I will admit freely that as a child, I watched Disney Channel a lot. With a slightly larger twinge of embarrassment, I will also admit that I watched quite a bit of Hannah Montana. Besides telling me that it was possible for any of my friends at school to be secret pop stars, which I didn’t believe even as an impressionable youth, the show had some other long-lasting lessons for young girls. One of them is perhaps one of the most perpetuated tropes in all of romantic media: the myth of the best friend turned lover.
There is a song from Hannah Montana, and the lyrics are, “If we were a movie, you’d be the right guy, I’d be the best friend you’d fall in love with.” While it might seem that here Disney Channel was trying to debunk the myth of ending up with your best friend, in fact Lilly and Oliver, Miley’s two best friends on the show, end up together. The same is true in almost every other sitcom; if the main character does not herself end up with her best friend, it is only because another close friend ends up with him. I am here to stop this madness, this insanity fueled by movies like Friends with Benefits / No Strings Attached (still don’t care enough to tell the difference between them), where two people start having casual sex and then end up in love with each other. In real life, no. This. Does. Not. Happen.
Maybe sometimes, you do fall in love with your best friend. But then it turns out that he actually has a girlfriend, has had one for some time, or is interested in someone else. Or maybe he just plain isn’t interested in you. Shocker. Or maybe he sleeps with you just to sleep with you, because it’s some sort of weird thing guys do to feel close to their female friends. And then afterwards you think it means more than it does, because to you it means a lot. Don’t be fooled, it doesn’t. You may have heard people say that sex is never just sex. This is partially untrue, because sex is quite frequently “just sex” to one of the people involved, and deeply meaningful to the other. If you are the person who cares, you should know that just because you guys took mud baths together when you were four years old does not mean that he will wake up one day, when you’re about to leave New York for a job in San Francisco, and jump into a taxi in his pajamas because he can’t wait one more minute to be with you, and buy a random plane ticket to get past security, and find you moments before you leave, to make you get off the plane with a grand romantic speech.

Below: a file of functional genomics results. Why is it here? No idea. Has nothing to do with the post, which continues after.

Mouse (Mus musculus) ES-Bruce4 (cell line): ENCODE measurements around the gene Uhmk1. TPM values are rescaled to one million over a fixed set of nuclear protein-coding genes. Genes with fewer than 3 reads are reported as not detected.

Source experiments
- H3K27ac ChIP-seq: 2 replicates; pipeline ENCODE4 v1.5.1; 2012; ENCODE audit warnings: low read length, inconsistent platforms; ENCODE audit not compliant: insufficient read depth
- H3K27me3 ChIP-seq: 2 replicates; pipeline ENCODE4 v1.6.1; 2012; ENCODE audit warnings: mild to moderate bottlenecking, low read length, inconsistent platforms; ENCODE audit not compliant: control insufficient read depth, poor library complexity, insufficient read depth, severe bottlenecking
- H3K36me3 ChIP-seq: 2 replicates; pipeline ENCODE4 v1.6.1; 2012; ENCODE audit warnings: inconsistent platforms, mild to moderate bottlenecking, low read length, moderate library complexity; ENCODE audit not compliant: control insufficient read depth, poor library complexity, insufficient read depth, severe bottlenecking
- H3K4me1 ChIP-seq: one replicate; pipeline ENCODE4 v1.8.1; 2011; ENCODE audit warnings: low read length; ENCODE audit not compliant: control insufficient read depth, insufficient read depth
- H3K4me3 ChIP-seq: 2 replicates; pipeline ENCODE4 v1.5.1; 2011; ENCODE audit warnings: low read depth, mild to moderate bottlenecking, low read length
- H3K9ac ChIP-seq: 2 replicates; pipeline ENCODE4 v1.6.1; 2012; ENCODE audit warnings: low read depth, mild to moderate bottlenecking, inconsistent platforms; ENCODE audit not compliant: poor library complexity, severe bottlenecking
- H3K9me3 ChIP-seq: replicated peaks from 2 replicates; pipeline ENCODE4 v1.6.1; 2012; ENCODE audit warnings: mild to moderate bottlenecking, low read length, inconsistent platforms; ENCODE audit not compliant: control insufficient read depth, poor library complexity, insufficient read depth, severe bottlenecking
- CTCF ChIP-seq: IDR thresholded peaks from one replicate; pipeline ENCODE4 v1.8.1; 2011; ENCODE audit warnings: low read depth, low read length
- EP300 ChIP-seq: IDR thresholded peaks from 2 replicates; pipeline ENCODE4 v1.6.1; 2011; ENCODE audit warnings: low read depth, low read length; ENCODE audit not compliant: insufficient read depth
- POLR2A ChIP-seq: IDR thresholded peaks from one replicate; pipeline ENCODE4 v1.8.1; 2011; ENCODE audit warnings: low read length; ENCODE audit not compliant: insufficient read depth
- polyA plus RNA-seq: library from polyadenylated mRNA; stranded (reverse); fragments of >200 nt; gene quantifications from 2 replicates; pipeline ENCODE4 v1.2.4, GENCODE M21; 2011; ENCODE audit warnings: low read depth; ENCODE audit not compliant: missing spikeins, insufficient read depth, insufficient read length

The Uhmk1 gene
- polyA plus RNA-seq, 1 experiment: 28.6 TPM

The reason that girls and boys cannot be friends, from this girl’s perspective, is that society tells us that boys and girls are not just friends, ever. Even if you meet someone and pretty much hate each other, just give it ninety minutes and you guys will be getting drunk together, making out, and confessing your deep mutual love and affection.
For a long time, I’ve thought that one day I would realize how in love I am with a boy who I hadn’t even considered until that moment. Probably even a boy whom I have always consulted for romantic advice, if the movies are to be believed. But then I thought about it, and rewatched a few rom-coms (after all, what else is Thanksgiving break for?). In these movies, even though we’re told that both people are totally blind to their chemistry, they are hard-core, ridiculously flirty from the moment they meet. We suspend our disbelief because we want to believe that everyone around us could secretly be in love with us, but the truth is that attraction is a lot more obvious than Katherine Heigl leads you to believe. So don’t wait around for someone who seems like they don’t like you to wake up one day and sprint across Manhattan. Odds are, he really and truly just doesn’t like you.